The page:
Welcome to today’s guest post, where we’re sharing some great tips on the importance of good lighting in a home. Enjoy!
Interior design is perhaps most commonly associated with items like wallpaper, couches and coffee tables. Draw the curtains and turn off the lights though and, as you fall over one of the aforementioned coffee tables, you’ll soon realise that lighting too is an integral part of any room.
As with all aspects of interior design, getting this element perfect is not an easy task, but you can get ideas on what works well by browsing boards on Pinterest, reading interior design magazines and consulting specialists. For example, Festive Lights has an inspiration and advice section on its site that you may find helpful.
To find out exactly why you should be paying more attention to this aspect of your home interior, read on.
It changes how everything looks
When a single beam of light escapes through a gap in the curtains and you can see dust particles floating aimlessly, everything somehow appears a little different. Colours transform, surfaces glisten, textures become more apparent. Taking control of your illuminations allows you to manipulate not just the aesthetics, but the entire atmosphere within your home environment. Oh and another thing…
Your main light is boring
The main source of illumination in any given room – often categorised as general or ambient lighting – is likely to be the most practical in terms of sheer brilliance, but practicality and interior design can be both best friends and mortal enemies simultaneously. There’s no reason why they can’t get along though, as practical light can come from a number of stylish, alternative sources too. In fact, illumination in interior design could be broadly categorised under two further headings:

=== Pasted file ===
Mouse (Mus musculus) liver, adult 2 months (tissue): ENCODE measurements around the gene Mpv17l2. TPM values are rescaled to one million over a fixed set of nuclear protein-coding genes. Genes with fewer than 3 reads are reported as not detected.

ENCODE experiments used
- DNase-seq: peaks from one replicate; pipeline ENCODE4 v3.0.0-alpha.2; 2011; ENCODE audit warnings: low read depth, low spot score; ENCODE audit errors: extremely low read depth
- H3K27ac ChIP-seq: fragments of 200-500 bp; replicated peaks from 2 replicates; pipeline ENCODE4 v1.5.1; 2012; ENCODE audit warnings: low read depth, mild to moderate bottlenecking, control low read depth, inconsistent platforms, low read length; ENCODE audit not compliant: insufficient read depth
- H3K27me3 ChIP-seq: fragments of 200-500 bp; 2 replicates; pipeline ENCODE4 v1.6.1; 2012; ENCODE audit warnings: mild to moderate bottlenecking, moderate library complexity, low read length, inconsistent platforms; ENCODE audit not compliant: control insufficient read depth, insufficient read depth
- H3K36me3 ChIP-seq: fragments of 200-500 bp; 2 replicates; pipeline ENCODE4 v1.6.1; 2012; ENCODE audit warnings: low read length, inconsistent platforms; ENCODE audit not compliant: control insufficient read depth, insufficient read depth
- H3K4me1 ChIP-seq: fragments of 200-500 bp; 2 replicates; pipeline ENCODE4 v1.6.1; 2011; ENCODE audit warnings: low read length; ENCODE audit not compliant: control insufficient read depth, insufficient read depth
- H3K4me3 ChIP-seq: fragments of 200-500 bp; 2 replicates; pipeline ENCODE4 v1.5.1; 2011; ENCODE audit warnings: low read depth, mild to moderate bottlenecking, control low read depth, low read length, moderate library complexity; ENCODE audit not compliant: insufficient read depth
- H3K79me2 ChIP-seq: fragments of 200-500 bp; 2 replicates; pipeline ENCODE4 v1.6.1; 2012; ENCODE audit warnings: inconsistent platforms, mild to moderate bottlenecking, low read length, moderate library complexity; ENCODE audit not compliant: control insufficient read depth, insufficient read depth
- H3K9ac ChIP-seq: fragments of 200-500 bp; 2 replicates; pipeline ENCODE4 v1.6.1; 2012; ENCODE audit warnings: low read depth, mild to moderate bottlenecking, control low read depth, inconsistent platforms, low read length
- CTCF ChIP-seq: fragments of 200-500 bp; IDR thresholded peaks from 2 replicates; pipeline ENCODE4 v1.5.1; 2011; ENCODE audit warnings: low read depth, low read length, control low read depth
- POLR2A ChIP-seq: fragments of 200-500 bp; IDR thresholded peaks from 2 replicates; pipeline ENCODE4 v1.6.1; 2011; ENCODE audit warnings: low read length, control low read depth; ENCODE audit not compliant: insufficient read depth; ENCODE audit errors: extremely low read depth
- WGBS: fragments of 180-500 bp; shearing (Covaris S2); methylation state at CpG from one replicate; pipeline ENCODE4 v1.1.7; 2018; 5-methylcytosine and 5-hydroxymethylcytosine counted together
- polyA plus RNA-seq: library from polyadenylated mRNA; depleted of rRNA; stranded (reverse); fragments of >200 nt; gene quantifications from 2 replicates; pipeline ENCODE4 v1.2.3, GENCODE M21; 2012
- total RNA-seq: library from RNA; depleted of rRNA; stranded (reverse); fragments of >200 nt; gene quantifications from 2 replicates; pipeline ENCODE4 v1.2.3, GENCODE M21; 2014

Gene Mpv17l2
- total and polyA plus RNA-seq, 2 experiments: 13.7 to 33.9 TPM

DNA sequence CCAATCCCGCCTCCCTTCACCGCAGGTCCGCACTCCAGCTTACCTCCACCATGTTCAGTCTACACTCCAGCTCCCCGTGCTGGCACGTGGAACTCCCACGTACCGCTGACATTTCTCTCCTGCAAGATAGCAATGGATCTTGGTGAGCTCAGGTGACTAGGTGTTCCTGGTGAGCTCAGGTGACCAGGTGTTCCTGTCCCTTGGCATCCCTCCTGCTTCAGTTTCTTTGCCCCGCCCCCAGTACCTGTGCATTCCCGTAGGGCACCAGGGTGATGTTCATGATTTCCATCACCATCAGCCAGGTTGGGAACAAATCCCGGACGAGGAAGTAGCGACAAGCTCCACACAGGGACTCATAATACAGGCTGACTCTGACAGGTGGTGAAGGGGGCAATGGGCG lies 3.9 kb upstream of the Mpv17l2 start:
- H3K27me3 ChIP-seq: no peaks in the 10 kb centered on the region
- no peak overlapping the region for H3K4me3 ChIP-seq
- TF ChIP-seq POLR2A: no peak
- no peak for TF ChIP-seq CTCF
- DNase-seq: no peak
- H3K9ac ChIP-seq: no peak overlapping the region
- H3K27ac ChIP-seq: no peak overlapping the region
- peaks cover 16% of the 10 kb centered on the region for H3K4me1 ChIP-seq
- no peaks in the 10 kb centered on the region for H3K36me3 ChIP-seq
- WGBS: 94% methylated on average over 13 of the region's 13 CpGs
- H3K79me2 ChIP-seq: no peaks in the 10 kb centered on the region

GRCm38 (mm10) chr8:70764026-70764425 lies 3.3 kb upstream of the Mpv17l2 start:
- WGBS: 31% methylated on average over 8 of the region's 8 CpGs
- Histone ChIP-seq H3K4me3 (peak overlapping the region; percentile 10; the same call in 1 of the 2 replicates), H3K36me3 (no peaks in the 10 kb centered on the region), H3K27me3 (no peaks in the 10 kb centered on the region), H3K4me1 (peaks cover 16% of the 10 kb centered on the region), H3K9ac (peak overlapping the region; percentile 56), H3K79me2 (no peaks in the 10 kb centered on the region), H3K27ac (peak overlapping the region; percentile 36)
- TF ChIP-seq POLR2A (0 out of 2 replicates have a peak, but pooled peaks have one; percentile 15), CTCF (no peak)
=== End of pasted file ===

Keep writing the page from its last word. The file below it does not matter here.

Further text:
Decorative or accent lighting
You are unlikely to employ this style to help you read a book in the evening, but as a design tool, it is extremely valuable. There was an age when such things as fairy lights were reserved for use exclusively in December, but that age is no more. Hang them, drape them, pin them – fairy lights are incredibly versatile and most certainly aren’t just for Christmas.
Twig and vase options also fall into this category. Brightening up your branches and making use of vase uplights are subtle ways to introduce a pleasant glow into a dark room without it detracting from other non-illuminated features.
Bigger isn’t always better, and some carefully positioned candles or tea lights can help to transform the mood of a room. These illuminations can be used to draw attention to features within a room.
Task lighting is, naturally, that which helps you to accomplish a specific task. In the above example, that might be reading a book. Lamps – especially those with a swing-arm or balanced-arm – are fantastic examples of task lighting. In the kitchen or bathroom, LED strip lighting employed beneath cupboards or mirrors is another increasingly popular idea.
Don’t just accentuate features, make new ones
Lighting provides the opportunity to accentuate your favourite design features, but don’t forget that lights themselves can be features too. Being dependent on a single bulb is not ideal, so why not experiment with lights in varied positions. Introduce new colours and don’t be afraid to bring in statement pieces that reflect your personality. The ideal room has just the right mixture of ambient, task and accent lighting, with the latter largely responsible for providing depth and character.
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